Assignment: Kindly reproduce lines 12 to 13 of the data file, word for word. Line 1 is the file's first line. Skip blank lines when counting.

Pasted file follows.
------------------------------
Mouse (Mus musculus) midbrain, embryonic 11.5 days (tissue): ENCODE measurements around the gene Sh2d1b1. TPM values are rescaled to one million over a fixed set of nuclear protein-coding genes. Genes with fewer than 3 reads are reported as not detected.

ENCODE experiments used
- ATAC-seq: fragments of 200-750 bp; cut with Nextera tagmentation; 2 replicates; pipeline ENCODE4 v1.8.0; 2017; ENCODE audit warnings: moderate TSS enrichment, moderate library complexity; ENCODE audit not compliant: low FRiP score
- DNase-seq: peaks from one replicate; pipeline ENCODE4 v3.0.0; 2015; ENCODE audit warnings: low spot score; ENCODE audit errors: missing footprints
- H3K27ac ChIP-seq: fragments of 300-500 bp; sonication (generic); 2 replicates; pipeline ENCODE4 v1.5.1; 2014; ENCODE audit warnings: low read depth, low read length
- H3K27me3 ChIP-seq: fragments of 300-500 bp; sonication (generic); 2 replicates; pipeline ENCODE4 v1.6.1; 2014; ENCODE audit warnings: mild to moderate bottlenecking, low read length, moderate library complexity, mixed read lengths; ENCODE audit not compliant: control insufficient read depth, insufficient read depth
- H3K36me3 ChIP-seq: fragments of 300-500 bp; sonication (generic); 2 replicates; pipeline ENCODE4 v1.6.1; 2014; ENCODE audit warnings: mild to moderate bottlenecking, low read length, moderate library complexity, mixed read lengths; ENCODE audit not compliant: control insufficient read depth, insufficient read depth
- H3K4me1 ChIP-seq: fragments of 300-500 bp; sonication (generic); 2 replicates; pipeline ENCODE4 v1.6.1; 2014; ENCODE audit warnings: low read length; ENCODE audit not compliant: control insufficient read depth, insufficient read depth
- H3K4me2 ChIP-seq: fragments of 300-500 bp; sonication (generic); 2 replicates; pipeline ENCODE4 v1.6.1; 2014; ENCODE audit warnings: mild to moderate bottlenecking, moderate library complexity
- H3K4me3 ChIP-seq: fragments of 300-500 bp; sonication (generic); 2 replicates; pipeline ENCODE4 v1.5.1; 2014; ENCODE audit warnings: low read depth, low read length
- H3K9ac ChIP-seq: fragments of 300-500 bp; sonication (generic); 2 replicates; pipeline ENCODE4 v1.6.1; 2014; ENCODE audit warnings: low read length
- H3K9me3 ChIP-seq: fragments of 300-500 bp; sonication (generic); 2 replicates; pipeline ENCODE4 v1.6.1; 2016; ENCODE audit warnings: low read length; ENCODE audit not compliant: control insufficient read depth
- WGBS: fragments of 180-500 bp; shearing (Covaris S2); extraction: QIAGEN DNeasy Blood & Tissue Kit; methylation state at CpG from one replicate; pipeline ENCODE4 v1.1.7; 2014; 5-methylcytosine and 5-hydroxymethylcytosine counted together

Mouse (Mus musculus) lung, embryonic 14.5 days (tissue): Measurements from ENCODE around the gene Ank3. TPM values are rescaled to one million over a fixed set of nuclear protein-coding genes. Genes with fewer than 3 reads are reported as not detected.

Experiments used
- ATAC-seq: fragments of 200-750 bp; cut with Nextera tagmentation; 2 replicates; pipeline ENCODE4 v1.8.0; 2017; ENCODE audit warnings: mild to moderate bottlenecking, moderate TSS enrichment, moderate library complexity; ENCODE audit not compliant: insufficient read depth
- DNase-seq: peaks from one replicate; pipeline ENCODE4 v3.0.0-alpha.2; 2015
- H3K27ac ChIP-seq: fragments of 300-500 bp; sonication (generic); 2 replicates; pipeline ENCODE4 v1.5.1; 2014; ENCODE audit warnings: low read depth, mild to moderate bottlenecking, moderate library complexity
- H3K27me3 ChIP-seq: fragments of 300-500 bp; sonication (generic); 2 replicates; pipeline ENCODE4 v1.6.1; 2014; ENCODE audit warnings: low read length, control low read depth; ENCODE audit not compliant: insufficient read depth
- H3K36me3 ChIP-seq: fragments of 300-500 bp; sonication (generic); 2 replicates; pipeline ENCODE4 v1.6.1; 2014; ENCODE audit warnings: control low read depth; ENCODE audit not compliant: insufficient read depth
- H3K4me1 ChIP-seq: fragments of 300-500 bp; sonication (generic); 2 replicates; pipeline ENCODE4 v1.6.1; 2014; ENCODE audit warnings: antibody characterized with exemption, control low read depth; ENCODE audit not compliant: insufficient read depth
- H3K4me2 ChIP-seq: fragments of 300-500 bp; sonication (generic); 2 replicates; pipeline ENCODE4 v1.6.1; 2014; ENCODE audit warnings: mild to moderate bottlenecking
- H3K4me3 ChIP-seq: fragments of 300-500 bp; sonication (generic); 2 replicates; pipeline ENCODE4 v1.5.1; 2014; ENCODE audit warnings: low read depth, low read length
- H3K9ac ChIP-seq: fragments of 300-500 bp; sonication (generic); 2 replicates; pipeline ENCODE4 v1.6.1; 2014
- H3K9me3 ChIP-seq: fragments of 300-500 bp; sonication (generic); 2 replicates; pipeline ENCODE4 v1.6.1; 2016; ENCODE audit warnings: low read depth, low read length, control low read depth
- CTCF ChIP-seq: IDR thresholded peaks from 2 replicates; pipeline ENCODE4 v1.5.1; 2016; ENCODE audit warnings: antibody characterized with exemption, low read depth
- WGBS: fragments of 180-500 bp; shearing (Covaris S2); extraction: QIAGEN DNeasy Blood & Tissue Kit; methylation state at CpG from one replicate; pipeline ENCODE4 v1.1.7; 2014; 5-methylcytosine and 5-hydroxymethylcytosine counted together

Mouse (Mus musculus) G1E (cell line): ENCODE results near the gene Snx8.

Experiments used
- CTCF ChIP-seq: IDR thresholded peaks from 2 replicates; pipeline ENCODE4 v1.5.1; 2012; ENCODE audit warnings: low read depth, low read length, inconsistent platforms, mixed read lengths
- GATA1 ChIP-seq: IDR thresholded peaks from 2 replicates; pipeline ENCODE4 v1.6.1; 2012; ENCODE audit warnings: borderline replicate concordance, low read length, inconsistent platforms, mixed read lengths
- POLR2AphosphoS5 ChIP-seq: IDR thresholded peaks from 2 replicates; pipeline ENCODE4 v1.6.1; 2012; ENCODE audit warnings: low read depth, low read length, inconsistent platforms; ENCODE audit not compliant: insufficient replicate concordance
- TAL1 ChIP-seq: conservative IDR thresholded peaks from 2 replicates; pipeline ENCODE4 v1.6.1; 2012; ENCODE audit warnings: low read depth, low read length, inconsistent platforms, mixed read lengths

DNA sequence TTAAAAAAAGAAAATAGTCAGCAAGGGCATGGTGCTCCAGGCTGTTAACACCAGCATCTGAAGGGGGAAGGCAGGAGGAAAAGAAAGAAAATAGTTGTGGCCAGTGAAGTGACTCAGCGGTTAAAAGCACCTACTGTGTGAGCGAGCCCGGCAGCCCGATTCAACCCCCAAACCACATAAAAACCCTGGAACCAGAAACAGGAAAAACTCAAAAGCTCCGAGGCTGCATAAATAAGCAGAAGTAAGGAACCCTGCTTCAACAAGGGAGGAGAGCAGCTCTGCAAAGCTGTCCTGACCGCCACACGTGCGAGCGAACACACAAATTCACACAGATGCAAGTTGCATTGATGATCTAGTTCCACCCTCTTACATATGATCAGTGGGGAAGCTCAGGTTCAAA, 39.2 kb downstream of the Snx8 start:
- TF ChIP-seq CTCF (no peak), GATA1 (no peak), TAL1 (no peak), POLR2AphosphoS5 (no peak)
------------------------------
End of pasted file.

- H3K9me3 ChIP-seq: fragments of 300-500 bp; sonication (generic); 2 replicates; pipeline ENCODE4 v1.6.1; 2016; ENCODE audit warnings: low read length; ENCODE audit not compliant: control insufficient read depth
- WGBS: fragments of 180-500 bp; shearing (Covaris S2); extraction: QIAGEN DNeasy Blood & Tissue Kit; methylation state at CpG from one replicate; pipeline ENCODE4 v1.1.7; 2014; 5-methylcytosine and 5-hydroxymethylcytosine counted together